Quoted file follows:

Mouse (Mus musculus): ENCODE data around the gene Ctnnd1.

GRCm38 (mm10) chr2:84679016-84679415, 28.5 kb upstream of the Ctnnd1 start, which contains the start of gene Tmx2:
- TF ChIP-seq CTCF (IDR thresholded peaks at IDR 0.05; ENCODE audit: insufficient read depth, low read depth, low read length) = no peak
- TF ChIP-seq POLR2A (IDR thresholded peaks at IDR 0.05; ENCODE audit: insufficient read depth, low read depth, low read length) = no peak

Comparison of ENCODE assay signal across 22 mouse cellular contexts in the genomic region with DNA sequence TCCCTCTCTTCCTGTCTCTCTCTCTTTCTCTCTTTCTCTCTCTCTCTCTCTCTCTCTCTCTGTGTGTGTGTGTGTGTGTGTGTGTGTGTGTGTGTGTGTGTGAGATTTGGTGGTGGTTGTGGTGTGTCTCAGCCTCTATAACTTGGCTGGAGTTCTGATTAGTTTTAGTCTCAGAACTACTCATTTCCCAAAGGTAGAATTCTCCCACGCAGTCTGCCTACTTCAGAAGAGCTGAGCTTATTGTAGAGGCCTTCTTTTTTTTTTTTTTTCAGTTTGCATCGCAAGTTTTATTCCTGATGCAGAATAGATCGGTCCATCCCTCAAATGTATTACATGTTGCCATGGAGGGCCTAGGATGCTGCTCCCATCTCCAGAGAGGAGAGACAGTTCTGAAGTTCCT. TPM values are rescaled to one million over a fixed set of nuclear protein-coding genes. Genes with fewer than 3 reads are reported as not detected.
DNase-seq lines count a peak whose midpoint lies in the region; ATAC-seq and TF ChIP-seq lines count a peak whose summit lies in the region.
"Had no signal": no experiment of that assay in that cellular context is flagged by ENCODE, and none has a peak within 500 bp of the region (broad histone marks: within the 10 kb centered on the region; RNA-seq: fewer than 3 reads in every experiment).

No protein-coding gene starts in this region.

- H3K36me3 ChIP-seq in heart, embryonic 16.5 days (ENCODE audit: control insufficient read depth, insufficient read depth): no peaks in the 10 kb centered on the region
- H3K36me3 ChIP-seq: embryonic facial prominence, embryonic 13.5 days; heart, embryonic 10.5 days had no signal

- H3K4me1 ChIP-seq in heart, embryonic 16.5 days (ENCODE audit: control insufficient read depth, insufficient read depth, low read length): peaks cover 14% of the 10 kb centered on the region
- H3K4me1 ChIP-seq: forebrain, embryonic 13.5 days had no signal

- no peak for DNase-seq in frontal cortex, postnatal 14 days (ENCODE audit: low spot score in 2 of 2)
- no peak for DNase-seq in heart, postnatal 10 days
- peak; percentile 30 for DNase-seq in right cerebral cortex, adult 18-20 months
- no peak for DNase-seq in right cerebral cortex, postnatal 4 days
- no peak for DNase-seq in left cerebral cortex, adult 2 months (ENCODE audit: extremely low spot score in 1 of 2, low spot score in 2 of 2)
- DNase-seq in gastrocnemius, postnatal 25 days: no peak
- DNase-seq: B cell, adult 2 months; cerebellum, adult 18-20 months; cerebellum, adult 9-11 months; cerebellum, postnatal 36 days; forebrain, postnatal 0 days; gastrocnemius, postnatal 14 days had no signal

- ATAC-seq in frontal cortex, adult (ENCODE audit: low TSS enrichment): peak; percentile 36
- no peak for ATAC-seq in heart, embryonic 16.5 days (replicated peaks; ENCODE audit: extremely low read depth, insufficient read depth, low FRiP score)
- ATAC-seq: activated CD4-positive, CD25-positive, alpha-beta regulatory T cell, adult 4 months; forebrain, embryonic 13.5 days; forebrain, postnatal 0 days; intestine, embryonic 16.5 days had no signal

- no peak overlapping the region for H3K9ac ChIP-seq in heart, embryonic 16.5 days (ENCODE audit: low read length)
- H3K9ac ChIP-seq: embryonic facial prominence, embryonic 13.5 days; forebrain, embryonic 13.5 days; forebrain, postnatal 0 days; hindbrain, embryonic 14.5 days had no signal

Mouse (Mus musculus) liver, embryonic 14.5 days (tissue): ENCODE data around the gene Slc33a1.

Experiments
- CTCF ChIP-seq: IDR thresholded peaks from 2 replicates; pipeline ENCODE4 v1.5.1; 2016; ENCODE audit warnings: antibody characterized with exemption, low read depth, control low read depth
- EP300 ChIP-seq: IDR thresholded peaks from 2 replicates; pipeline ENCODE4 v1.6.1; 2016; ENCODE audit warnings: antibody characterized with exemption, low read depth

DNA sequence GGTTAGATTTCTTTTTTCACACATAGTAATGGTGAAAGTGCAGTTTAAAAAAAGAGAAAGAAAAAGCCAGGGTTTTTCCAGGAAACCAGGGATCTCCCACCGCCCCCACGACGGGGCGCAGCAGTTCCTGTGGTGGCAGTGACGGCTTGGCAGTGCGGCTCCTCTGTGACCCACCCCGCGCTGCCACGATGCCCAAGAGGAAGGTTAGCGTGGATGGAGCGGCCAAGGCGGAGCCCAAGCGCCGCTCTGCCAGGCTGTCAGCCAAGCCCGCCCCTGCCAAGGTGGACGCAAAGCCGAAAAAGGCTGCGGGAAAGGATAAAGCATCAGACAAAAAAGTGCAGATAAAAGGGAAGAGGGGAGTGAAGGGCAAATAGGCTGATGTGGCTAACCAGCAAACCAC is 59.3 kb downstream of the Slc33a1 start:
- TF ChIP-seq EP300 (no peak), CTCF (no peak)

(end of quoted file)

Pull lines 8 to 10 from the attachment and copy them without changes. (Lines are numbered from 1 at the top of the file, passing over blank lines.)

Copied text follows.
No protein-coding gene starts in this region.

- H3K36me3 ChIP-seq in heart, embryonic 16.5 days (ENCODE audit: control insufficient read depth, insufficient read depth): no peaks in the 10 kb centered on the region
- H3K36me3 ChIP-seq: embryonic facial prominence, embryonic 13.5 days; heart, embryonic 10.5 days had no signal